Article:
I came out the water feeling fresh and in high spirits. I enjoyed this feeling for about 1 minute, then I set my mind on the tasks ahead.

Transition 1
  • 18m

I took 18, yes 18, minutes to change from my swimming trunks into my bike gear. This was mainly due to the availability of a shower – anyone who has had the pleasure of living with me knows it’s my Achilles heel. According to my rationale I was going to be on the bike for upto 8 hours, so ensuring I was comfortable, clean and lubed up in the right places beforehand was worth the lost time. Please accept my humble apologies for the mental imagine you may now be trying to repress.
  • 8h 10m
  • 112 miles
  • 13.71 mile/hr

The bike started well. For the first two hours I was spinning comfortably, riding alongside a beautiful sea view and my heartrate was bang in the middle of… Zone 2. Then the proverbial hit the fan.

I started to get a familiar pain in my knee. The same pain I felt when I injured it before the race and had to rest it for 7 weeks. I immediately stopped and applied some anti-inflammatory cream and re-secured my knee support tape. I lost a fair bit of time due to this and my first lap time made for depressing reading. If I carried on at this pace I wouldn’t make the cutoff and I would be disqualified for the rest of the race. Even so, I had to ease back the pace as the pain in my knee was slowly building.

Then I had another setback. I had 4 hours of nutrient drink stored in my water bottles and backpack. It’s essential to have a drink which provides carbs as well as the right mix of water and electrolytes. I had a custom made drink which I had tweaked and perfected over the course of the year. After my initial 4 hour supply I was planning to refill all my bottles with the mixture, add water from the next aid station and I would be sorted for another 4 hours. Unfortunately I messed up and lost the remaining mixture. This meant I had to rely on the aid stations for drink for the next 4 hours. Which meant Gatorade….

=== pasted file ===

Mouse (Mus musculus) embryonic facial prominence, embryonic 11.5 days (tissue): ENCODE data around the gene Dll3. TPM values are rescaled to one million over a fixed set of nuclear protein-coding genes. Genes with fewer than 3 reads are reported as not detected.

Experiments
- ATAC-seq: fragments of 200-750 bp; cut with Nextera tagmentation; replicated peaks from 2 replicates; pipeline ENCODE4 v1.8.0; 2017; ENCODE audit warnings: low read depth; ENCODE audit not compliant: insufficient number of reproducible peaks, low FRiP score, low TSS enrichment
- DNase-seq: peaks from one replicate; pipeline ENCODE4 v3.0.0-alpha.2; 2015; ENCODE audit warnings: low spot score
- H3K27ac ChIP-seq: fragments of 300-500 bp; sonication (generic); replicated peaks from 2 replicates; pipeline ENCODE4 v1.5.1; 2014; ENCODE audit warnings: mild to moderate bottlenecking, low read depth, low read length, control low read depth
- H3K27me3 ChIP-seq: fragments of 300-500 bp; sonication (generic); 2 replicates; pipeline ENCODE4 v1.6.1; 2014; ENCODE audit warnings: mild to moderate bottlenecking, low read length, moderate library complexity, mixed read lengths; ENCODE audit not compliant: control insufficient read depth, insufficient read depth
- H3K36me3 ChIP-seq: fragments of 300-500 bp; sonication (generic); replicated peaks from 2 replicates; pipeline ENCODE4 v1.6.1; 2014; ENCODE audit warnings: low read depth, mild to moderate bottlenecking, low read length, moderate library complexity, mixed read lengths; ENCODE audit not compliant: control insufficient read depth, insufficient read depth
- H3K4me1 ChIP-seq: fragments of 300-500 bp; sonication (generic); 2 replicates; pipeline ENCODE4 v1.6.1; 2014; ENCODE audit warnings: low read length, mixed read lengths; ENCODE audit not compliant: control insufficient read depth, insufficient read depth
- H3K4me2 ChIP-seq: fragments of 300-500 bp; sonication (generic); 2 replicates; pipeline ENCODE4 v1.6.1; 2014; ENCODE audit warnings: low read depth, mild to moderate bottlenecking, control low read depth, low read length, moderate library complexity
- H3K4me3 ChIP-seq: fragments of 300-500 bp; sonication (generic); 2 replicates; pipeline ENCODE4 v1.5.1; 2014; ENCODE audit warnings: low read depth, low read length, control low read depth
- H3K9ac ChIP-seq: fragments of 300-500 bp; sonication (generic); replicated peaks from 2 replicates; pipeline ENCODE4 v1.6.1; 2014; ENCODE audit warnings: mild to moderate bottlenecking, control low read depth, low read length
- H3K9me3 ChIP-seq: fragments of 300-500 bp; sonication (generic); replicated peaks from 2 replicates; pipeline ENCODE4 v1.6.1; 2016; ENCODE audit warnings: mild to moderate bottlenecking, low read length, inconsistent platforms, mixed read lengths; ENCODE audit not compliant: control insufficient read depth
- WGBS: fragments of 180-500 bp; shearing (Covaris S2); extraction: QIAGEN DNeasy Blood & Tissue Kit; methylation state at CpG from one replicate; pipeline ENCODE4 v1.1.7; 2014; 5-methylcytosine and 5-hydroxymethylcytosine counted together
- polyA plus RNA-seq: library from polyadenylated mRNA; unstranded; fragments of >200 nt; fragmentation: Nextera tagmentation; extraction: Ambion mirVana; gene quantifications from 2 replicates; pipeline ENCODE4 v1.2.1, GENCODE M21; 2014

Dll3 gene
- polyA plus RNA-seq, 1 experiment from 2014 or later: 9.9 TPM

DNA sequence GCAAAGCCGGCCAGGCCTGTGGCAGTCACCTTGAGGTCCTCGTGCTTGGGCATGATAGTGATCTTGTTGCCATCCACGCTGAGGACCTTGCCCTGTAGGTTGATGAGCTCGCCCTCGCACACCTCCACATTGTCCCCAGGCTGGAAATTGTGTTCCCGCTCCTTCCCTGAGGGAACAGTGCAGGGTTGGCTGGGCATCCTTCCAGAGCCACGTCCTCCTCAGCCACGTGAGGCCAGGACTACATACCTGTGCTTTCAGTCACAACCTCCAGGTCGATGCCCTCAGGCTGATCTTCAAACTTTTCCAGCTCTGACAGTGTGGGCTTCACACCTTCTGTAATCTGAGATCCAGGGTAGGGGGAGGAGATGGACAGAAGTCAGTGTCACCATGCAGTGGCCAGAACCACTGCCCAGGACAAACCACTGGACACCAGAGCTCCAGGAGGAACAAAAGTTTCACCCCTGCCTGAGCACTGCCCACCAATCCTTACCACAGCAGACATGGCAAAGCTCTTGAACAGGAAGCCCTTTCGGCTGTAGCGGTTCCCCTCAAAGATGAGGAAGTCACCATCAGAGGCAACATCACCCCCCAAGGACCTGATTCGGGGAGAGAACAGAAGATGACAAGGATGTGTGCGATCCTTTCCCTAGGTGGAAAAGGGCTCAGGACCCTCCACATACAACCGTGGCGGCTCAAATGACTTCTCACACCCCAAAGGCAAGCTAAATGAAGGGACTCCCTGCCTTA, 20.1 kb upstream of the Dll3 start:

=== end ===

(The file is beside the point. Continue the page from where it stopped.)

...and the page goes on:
Now Gatorade doesn’t supply enough calories which was issue one (as the bike aid stations are few and far between and they also ran out of gels/food). It’s also quite sickly. After 2 hours of drinking it I started to feel nauseous. Eventually I felt so bad I stopped and chucked up at the side of the road. It was one of those really guttural episodes, where you feel genuinely worried your stomach may suddenly pop out your mouth. Lovely. I didn’t dwell on it and jumped back on the bike to continue slogging away.
A lot of people have asked me what I thought about for all that time on the bike. Well I call it; ‘sadist mathematics’. For example, I knew my cadence (pedal rate) was approximately 90 revolutions per minute. So 2 hours in when my knee pain started, I figured out that at 90rpm, for another 6 hours I would do 32,400 pedal strokes with my left leg. I felt a pain with each pedal stroke. So I knew I could look forward to that pain another 32,400 times from that point onwards. I then elaborated on this by applying a pain value point system and figuring out what total pain I would be in (in terms of the newly established points system) by the end of the race, factoring in the gradient of increasing pain as the race went on. There are all sorts of various tangents I then went down. As I said; sadist mathematics. It’s not for everyone, but it passed the time…

Shortly after the puking I had a make or break moment. I was feeling better after getting the toxic elixir from hell out of my system, but a little dizzy, (dehydrated and low on carbs) and the pain in my knee had progressed from annoying to something more acute, to put it mildly. In fact it was all I could think about. I had 2 hours to go before disqualification and it was getting harder and harder to maintain the pace. More pain likely meant more injury. I knew I still had a marathon to run and I was worried about doing some serious damage. I thought hard for 20 mins of slow pedalling and I was very close to dropping out.

I could take the pain; however bad it got I knew I could push through it. What worried me was the thought of causing severe damage that might lead to issues in later life. Is it really worth risking permanent damage that I would regret years down the line? I’ve always strived to be, and prided myself for being a logical person. The decision I came to was illogical. I decided that however bad I felt I was going to push through. The only way I was stopping was if I was truly physically incapacitated. My knee would have to collapse or else I was going to continue to press on.

I want to make it clear that my ‘make or break’ decision was not necessarily the right one, I certainly don’t condone it. In fact, in hindsight I feel slightly ashamed of myself. I let my emotions and competitive instinct overrule my rational mind. Looking back I can say I got away with it and my knee will recover. However, I genuinely believe the ‘right’ thing to do, would have been to quit the race, heal up and try again at some point in the future.

Once I made the decision I was fully focused and became a man possessed. This race had stopped being fun a few hours ago and it was getting progressively worse. I blocked out everything and just focused on turning the wheels.

I made the cutoff with only 20 mins to spare in a time of 8 hours and 11 minutes.

Transition 2
  • 09m

When I made it to the second transition I felt relieved, for about 1 minute, and then I was despondent. My knee was in a lot of pain. I knew I was shortly going to introduce it to the joys of impact and I wasn’t looking forward to it. I quickly got changed, got up and got on with it.
  • 6h 29m
  • 26.2 miles
  • 14m 51s  min/mile